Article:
Each year the Los Angeles Film Festival offers audiences a chance to see the world from new perspectives.
On Wednesday, fans of Native American cinema had the opportunity to see Mekko (pronounced meeko), the new film from Oklahoma writer-director Sterlin Harjo screening in the festival’s U.S. Fiction Competition. Harjo was back home in the Sooner State attending another screening of the film, but Jasper Zweibel (who, along with Film Independent Fellow Chad Burris, produced the film) was on hand for a post-screening Q&A. Zweibel said Harjo’s mission from the start was to tell a story that felt true to where he is from.
The film, which tells of the struggles of a Native American man trying to re-assimilate after a 20-year prison sentence, was shot on location in Tulsa, Oklahoma, and features a cast that includes real homeless Native Americans, often speaking their native Muscogee (Creek) language.
While the subject matter sounds bleak, Zweibel said it was the inextinguishable spirit of the people that led them to the project.
“Despite all the terrible things [they deal with]—alcoholism, mental illness, things of that nature—they seem to really be enjoying themselves, and we wanted to capture that and tell their story a little bit.”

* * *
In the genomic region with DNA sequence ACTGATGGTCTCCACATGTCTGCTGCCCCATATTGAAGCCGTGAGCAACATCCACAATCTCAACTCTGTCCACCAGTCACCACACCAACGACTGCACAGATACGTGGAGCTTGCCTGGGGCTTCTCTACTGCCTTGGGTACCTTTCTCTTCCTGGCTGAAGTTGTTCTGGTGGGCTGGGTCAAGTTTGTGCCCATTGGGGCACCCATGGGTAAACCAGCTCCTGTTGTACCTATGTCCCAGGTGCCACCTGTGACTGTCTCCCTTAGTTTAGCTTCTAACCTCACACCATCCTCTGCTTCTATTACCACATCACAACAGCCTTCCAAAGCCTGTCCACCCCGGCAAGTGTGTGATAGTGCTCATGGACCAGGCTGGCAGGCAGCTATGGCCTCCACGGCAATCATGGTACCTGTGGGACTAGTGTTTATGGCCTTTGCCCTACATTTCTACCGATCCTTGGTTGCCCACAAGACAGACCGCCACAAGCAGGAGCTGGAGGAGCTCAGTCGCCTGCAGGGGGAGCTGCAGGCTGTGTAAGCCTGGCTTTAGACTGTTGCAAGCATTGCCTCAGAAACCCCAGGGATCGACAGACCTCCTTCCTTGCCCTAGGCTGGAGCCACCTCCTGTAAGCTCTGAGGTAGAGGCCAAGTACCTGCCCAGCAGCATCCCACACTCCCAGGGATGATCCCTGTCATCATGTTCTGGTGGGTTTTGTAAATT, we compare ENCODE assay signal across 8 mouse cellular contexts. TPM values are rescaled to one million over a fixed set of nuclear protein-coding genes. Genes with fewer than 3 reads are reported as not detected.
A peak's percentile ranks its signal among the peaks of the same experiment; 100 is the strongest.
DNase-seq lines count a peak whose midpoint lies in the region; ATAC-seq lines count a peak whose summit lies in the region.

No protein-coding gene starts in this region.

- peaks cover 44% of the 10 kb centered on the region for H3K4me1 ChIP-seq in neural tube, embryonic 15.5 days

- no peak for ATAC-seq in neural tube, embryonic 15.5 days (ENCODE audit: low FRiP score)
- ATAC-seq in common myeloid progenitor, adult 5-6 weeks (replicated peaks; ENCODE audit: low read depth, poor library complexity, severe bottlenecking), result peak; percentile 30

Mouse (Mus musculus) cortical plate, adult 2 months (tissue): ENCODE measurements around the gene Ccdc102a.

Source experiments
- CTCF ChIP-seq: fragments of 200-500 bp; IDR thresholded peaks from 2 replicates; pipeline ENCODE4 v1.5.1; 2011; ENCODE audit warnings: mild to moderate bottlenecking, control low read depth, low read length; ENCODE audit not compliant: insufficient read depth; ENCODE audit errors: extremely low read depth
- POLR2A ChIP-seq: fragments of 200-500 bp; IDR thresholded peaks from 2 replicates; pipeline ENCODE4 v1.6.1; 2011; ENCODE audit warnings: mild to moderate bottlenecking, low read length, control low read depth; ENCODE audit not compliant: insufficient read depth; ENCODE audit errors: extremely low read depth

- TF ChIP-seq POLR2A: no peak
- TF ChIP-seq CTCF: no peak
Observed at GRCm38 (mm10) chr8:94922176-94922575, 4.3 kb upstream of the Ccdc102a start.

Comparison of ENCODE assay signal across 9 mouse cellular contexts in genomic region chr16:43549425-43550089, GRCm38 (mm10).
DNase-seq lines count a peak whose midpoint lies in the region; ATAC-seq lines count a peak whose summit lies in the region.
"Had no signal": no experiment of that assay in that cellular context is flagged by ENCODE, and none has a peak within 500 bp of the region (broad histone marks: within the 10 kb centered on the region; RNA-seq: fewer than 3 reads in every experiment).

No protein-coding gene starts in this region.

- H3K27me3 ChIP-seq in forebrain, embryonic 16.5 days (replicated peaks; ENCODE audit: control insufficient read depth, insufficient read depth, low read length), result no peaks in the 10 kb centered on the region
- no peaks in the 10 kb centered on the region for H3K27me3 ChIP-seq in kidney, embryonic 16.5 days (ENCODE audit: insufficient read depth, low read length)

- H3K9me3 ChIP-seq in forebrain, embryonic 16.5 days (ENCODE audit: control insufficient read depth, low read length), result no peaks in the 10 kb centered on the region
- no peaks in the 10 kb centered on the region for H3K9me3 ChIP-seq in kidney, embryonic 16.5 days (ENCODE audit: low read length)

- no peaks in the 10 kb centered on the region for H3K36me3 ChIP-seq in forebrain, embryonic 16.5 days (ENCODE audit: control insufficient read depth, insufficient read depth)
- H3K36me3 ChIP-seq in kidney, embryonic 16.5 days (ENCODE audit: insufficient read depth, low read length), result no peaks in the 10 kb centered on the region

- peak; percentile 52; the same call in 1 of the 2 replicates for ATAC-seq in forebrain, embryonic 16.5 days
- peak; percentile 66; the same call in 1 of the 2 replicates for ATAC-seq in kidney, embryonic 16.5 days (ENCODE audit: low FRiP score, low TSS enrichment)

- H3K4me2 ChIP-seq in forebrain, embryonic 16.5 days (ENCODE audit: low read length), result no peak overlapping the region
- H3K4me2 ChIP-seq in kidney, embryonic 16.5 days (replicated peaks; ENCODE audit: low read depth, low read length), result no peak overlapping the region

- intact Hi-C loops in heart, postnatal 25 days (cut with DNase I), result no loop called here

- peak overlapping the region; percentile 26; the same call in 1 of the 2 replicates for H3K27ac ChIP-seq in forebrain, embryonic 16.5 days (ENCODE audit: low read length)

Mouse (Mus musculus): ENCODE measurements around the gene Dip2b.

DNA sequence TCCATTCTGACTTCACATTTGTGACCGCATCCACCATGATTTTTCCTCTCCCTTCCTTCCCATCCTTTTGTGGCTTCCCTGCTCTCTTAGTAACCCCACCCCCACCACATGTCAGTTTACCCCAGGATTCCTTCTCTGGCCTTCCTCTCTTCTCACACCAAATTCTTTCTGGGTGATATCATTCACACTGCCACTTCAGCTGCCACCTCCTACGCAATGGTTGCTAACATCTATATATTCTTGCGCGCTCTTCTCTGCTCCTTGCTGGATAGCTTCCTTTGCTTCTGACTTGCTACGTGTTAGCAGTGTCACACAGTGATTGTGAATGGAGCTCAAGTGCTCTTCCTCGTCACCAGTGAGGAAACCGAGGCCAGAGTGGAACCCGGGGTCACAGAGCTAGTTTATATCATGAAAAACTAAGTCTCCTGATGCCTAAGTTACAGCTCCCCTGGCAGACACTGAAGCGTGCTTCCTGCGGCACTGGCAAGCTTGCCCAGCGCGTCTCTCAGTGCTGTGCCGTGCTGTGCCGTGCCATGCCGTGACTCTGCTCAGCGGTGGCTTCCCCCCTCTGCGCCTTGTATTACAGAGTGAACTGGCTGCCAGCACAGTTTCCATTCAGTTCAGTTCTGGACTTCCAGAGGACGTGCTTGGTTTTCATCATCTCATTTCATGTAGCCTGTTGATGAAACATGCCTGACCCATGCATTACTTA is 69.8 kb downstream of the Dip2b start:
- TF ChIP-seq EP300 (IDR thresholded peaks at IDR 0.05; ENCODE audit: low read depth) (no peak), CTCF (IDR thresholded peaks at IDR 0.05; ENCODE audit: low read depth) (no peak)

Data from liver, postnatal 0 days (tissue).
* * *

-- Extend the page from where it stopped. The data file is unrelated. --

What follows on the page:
But the cast wasn’t entirely non-professionals.
Harjo found the film’s lead, Rod Rondeaux while watching the documentary Reel Injun, which details the history of Native Americans in movies. Rondeax was featured in the film because of his extensive work as a stuntman in films such films as Wild Wild West, 3:10 to Yuma and The Lone Ranger.
Zweibel said for most of the documentary Rondeaux was “doing all this wild stuff.” But the stunt work wasn’t what caught Harjo’s attention. “There’s a shot of him, leaning on his arm like this on a fence looking out into the distance,” said Zweibel. “Something about that moment really spoke to Sterlin and he said, ‘That’s Mekko.’”
A face that might be even more familiar to audiences is that of Zahn McClarnon, who plays Bill, the embodiment of evil who terrorizes the homeless community. McClarnon’s credits include recent television series Longmire and Fargo. He will be seen in the upcoming Kurt Russell Horror-Western Bone Tomahawk.
Sonny Skyhawk, founder of American Indians in Film and Television, was in the audience and said he hopes Mekko, as well as the larger scale projects like HBO’s Lewis and Clark and National Geographic’s Saints & Strangers, point to a brighter future for Native Americans on the big screen.
“Native people have not been in films like this because there hasn’t been many films like this,” said Skyhawk. “But I’m hoping that we will see more, maybe not as dark as this, but hopefully more films.”
Tom Sveen / Film Independent Blogger